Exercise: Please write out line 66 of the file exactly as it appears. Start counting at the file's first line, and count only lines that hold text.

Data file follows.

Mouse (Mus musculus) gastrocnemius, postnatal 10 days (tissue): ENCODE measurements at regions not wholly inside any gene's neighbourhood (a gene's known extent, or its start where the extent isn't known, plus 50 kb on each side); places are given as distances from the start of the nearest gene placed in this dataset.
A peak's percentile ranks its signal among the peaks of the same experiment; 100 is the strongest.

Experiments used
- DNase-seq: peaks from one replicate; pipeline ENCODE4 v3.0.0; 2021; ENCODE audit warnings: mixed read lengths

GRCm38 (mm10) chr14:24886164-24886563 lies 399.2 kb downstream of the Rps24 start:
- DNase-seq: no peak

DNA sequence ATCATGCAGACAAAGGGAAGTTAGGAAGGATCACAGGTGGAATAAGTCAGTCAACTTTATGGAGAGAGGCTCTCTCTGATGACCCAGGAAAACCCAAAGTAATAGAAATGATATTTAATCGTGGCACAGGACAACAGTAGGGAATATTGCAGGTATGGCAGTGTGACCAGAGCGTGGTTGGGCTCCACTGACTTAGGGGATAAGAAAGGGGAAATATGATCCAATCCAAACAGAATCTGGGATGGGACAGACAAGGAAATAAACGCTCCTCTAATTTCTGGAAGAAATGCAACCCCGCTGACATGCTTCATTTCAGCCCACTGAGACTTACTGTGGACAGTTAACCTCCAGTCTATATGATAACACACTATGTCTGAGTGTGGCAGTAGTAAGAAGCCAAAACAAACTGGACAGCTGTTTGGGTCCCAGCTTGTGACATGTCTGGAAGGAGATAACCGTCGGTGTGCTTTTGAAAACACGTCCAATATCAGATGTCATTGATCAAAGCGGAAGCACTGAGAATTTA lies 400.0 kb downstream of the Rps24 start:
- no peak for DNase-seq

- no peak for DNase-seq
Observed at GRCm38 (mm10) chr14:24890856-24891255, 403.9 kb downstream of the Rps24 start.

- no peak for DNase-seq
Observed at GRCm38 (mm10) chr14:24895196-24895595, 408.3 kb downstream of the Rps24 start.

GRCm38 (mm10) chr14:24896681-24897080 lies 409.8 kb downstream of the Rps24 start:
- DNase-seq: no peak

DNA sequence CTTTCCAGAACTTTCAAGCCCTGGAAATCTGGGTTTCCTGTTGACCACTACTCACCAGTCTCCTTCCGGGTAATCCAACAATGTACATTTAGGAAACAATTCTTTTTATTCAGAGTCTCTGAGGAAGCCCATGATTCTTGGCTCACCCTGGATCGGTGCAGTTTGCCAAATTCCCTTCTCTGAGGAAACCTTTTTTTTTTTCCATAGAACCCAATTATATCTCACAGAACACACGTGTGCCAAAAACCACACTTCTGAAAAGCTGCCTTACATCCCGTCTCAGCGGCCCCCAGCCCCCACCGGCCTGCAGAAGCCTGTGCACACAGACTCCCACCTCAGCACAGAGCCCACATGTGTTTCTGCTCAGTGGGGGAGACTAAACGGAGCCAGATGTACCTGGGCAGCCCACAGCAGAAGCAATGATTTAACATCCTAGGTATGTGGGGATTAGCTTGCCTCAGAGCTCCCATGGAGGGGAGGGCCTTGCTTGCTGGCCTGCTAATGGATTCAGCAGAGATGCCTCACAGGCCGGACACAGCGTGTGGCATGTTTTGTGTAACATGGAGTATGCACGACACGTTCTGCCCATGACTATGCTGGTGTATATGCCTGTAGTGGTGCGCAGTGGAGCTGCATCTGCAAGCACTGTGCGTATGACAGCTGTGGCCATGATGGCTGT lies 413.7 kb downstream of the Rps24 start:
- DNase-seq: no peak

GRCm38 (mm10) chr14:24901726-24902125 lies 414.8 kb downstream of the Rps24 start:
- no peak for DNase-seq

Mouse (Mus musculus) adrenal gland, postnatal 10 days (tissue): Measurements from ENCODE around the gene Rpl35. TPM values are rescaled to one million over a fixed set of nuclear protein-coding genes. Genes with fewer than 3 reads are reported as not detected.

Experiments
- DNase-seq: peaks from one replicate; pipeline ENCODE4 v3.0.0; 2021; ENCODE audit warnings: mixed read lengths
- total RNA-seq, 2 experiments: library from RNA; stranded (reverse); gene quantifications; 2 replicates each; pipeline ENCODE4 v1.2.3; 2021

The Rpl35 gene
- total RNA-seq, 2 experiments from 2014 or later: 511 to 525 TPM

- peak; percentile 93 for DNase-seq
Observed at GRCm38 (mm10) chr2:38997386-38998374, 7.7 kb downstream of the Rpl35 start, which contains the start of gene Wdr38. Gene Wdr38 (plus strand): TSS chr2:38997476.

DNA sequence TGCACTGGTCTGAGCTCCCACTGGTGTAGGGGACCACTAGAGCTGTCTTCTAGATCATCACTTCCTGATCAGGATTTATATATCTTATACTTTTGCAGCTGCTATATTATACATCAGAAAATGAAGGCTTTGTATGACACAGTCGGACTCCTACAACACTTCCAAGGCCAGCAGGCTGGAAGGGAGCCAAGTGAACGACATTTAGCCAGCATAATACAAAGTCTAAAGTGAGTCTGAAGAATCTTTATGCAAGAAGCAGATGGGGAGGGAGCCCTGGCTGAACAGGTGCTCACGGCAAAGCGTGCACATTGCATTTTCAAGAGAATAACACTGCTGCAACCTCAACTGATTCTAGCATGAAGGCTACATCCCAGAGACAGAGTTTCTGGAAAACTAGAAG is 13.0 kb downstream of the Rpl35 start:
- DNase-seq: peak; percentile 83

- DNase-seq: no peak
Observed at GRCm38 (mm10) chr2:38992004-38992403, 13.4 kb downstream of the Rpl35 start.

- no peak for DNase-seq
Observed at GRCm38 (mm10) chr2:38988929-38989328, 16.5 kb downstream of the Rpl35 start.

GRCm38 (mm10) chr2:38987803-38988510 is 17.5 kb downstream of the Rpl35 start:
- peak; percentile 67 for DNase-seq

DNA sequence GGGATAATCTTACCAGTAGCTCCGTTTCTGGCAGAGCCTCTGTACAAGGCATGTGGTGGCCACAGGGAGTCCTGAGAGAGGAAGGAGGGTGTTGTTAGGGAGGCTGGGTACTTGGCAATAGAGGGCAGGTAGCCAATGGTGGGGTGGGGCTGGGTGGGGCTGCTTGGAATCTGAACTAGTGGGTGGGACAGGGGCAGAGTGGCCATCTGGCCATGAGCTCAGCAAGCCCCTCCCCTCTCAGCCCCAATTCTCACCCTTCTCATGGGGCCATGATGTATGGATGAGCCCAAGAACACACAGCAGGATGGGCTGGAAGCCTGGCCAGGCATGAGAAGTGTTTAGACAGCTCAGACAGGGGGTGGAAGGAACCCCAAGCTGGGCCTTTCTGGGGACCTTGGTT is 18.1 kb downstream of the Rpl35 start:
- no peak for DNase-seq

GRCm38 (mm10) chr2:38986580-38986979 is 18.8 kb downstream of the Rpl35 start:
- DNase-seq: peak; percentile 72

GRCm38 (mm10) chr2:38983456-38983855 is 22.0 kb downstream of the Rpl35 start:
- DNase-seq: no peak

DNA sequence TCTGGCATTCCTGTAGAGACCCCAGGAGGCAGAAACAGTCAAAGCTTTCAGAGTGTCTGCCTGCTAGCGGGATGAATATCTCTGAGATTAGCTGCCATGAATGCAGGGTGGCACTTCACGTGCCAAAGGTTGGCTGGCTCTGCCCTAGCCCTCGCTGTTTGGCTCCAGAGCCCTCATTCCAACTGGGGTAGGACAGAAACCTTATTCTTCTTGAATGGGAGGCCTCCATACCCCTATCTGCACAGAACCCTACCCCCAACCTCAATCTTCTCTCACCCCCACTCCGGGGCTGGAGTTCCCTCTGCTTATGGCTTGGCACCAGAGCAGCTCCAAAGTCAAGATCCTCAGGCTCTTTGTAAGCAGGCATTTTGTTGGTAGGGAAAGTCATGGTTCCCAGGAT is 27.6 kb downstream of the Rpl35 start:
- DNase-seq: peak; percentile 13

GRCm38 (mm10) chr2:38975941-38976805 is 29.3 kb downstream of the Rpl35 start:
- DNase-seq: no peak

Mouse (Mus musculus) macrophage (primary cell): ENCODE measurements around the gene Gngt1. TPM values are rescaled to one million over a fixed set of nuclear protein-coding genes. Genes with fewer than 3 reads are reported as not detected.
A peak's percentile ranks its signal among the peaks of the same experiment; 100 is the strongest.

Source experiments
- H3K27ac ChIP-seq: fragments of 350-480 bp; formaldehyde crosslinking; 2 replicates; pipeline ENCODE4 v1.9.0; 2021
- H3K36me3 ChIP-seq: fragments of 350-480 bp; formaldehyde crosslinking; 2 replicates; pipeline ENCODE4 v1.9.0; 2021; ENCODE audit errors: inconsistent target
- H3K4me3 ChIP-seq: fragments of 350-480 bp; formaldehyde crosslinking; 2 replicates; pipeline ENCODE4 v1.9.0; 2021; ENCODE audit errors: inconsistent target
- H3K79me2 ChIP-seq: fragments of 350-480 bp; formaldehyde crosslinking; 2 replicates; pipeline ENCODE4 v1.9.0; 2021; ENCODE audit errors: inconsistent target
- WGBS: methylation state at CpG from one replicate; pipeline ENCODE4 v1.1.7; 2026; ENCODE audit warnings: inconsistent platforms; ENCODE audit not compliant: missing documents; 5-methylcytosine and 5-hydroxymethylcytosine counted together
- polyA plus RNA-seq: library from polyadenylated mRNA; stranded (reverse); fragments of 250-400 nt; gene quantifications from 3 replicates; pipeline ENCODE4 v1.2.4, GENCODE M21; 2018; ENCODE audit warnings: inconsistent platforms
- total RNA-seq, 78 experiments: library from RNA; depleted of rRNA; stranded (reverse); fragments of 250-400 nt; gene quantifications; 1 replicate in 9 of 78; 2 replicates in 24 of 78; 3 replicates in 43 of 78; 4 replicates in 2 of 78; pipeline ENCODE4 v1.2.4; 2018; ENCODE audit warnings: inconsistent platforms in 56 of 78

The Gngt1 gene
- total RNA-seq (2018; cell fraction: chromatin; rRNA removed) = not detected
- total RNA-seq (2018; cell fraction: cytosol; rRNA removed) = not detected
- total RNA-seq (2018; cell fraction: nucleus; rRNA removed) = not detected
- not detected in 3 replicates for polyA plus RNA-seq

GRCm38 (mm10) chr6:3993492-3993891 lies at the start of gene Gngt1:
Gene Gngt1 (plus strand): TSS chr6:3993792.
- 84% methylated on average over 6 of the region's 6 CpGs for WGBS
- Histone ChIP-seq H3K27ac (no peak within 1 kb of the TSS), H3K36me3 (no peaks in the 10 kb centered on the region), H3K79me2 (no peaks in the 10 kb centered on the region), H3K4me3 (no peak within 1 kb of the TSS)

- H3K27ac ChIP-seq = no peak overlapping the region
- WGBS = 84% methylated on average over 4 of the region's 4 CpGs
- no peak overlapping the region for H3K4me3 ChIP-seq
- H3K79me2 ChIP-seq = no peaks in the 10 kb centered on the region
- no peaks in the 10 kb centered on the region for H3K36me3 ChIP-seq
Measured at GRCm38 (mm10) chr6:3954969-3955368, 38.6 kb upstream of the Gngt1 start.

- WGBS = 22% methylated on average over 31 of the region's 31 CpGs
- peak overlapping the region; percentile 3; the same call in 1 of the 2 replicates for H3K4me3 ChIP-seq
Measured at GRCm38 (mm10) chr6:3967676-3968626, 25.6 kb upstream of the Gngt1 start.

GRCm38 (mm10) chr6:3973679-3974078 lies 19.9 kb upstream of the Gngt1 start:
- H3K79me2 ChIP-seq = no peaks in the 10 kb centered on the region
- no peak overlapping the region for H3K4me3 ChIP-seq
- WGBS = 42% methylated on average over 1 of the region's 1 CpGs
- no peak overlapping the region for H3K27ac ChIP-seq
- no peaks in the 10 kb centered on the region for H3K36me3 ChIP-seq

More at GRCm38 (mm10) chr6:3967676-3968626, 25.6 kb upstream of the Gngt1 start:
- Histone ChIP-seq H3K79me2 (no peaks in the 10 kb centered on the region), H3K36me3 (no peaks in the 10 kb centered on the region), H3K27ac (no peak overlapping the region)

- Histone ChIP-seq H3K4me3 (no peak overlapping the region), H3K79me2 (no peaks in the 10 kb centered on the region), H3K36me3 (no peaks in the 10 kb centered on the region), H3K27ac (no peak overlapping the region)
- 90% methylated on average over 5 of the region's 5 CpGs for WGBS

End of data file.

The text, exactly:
- no peak overlapping the region for H3K4me3 ChIP-seq